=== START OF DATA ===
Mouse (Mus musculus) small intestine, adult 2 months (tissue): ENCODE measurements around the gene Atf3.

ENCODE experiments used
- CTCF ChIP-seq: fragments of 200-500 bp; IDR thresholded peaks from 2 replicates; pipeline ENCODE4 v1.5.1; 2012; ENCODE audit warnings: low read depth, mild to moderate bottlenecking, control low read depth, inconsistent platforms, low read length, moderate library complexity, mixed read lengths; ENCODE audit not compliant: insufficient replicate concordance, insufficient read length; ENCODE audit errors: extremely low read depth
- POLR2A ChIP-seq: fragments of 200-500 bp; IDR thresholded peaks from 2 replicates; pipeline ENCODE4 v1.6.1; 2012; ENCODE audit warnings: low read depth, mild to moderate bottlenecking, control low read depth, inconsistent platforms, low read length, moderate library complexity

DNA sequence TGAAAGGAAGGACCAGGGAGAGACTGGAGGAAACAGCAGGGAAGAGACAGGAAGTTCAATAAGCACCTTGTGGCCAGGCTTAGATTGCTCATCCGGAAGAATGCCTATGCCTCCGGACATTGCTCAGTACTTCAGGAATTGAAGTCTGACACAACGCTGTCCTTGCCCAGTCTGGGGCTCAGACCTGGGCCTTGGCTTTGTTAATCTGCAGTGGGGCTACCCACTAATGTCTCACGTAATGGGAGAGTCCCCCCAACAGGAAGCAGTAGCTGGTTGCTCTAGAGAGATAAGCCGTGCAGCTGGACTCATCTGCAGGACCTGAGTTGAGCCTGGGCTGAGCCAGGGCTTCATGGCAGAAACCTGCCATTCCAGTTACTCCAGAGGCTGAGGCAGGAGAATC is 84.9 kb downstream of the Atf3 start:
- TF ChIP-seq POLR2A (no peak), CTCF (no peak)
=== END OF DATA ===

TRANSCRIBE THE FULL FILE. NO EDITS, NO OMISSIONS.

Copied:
Mouse (Mus musculus) small intestine, adult 2 months (tissue): ENCODE measurements around the gene Atf3.

ENCODE experiments used
- CTCF ChIP-seq: fragments of 200-500 bp; IDR thresholded peaks from 2 replicates; pipeline ENCODE4 v1.5.1; 2012; ENCODE audit warnings: low read depth, mild to moderate bottlenecking, control low read depth, inconsistent platforms, low read length, moderate library complexity, mixed read lengths; ENCODE audit not compliant: insufficient replicate concordance, insufficient read length; ENCODE audit errors: extremely low read depth
- POLR2A ChIP-seq: fragments of 200-500 bp; IDR thresholded peaks from 2 replicates; pipeline ENCODE4 v1.6.1; 2012; ENCODE audit warnings: low read depth, mild to moderate bottlenecking, control low read depth, inconsistent platforms, low read length, moderate library complexity

DNA sequence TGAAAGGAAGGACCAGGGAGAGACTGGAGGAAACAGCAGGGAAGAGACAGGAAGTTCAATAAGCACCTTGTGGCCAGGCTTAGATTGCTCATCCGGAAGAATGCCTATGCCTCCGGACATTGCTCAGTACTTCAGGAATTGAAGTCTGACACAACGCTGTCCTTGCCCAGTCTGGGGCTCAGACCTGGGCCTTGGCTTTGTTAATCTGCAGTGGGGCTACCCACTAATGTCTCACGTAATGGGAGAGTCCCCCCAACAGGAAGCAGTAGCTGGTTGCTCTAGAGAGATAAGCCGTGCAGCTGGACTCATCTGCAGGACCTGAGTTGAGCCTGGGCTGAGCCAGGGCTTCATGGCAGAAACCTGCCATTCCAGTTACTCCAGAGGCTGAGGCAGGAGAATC is 84.9 kb downstream of the Atf3 start:
- TF ChIP-seq POLR2A (no peak), CTCF (no peak)